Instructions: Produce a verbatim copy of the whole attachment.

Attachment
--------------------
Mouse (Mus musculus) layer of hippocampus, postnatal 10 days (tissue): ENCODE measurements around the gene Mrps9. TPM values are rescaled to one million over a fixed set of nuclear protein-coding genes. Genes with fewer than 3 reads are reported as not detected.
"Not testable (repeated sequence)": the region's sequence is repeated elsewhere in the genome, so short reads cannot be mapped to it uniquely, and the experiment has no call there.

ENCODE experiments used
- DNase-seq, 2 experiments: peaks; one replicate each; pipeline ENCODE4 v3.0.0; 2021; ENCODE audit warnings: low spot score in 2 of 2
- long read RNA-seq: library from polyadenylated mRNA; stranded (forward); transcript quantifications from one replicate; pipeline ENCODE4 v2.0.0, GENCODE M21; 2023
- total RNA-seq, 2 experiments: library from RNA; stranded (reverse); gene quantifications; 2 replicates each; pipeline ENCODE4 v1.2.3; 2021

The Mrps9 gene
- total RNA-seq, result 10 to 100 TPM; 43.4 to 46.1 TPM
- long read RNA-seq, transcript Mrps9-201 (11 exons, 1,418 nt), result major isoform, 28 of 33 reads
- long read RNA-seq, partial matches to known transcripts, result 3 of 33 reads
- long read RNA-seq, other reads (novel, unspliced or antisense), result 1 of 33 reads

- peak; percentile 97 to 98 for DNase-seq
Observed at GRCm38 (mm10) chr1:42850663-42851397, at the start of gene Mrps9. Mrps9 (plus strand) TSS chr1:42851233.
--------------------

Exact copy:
Mouse (Mus musculus) layer of hippocampus, postnatal 10 days (tissue): ENCODE measurements around the gene Mrps9. TPM values are rescaled to one million over a fixed set of nuclear protein-coding genes. Genes with fewer than 3 reads are reported as not detected.
"Not testable (repeated sequence)": the region's sequence is repeated elsewhere in the genome, so short reads cannot be mapped to it uniquely, and the experiment has no call there.

ENCODE experiments used
- DNase-seq, 2 experiments: peaks; one replicate each; pipeline ENCODE4 v3.0.0; 2021; ENCODE audit warnings: low spot score in 2 of 2
- long read RNA-seq: library from polyadenylated mRNA; stranded (forward); transcript quantifications from one replicate; pipeline ENCODE4 v2.0.0, GENCODE M21; 2023
- total RNA-seq, 2 experiments: library from RNA; stranded (reverse); gene quantifications; 2 replicates each; pipeline ENCODE4 v1.2.3; 2021

The Mrps9 gene
- total RNA-seq, result 10 to 100 TPM; 43.4 to 46.1 TPM
- long read RNA-seq, transcript Mrps9-201 (11 exons, 1,418 nt), result major isoform, 28 of 33 reads
- long read RNA-seq, partial matches to known transcripts, result 3 of 33 reads
- long read RNA-seq, other reads (novel, unspliced or antisense), result 1 of 33 reads

- peak; percentile 97 to 98 for DNase-seq
Observed at GRCm38 (mm10) chr1:42850663-42851397, at the start of gene Mrps9. Mrps9 (plus strand) TSS chr1:42851233.